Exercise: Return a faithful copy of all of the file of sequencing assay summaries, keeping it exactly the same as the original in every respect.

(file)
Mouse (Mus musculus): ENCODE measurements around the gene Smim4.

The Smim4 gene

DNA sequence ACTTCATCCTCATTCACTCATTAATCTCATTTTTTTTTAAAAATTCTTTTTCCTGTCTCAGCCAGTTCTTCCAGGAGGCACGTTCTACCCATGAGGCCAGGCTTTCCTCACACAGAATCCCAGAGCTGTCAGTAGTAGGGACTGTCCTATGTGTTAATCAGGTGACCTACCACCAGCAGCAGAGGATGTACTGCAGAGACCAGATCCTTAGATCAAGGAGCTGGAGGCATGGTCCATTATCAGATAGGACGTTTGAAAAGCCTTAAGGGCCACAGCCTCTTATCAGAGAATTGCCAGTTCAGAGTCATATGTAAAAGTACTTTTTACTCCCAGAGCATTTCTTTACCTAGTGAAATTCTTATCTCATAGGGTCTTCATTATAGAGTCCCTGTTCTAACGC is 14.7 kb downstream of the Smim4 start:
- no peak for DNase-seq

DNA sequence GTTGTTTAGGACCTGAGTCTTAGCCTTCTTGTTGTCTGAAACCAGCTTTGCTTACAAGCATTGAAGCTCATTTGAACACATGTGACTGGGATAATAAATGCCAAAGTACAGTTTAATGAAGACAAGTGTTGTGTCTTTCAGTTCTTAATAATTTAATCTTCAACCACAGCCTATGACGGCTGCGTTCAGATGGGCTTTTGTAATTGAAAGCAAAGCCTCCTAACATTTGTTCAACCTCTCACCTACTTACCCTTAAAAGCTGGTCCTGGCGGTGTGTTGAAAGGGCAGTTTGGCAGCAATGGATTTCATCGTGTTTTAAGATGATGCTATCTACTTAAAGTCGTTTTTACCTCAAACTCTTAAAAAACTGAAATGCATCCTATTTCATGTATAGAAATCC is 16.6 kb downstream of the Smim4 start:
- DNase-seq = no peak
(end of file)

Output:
Mouse (Mus musculus): ENCODE measurements around the gene Smim4.

The Smim4 gene

DNA sequence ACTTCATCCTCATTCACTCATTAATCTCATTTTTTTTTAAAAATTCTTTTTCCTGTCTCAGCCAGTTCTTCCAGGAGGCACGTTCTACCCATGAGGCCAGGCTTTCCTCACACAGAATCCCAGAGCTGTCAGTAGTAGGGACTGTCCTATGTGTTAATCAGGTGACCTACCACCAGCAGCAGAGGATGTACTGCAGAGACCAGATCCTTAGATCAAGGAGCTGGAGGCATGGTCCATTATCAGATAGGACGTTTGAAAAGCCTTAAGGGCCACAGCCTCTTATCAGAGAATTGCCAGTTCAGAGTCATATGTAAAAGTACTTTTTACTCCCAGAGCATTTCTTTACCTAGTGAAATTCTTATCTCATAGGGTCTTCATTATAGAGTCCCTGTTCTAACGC is 14.7 kb downstream of the Smim4 start:
- no peak for DNase-seq

DNA sequence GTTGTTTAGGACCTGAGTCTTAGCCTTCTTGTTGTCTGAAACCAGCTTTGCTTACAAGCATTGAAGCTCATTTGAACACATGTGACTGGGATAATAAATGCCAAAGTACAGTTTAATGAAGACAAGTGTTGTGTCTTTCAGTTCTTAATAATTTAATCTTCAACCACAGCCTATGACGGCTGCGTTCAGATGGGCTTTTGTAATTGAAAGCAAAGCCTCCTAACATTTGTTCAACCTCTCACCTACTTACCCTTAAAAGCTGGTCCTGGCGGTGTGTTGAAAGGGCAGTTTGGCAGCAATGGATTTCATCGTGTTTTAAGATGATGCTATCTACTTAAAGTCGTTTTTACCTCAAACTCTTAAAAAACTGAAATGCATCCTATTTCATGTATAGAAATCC is 16.6 kb downstream of the Smim4 start:
- DNase-seq = no peak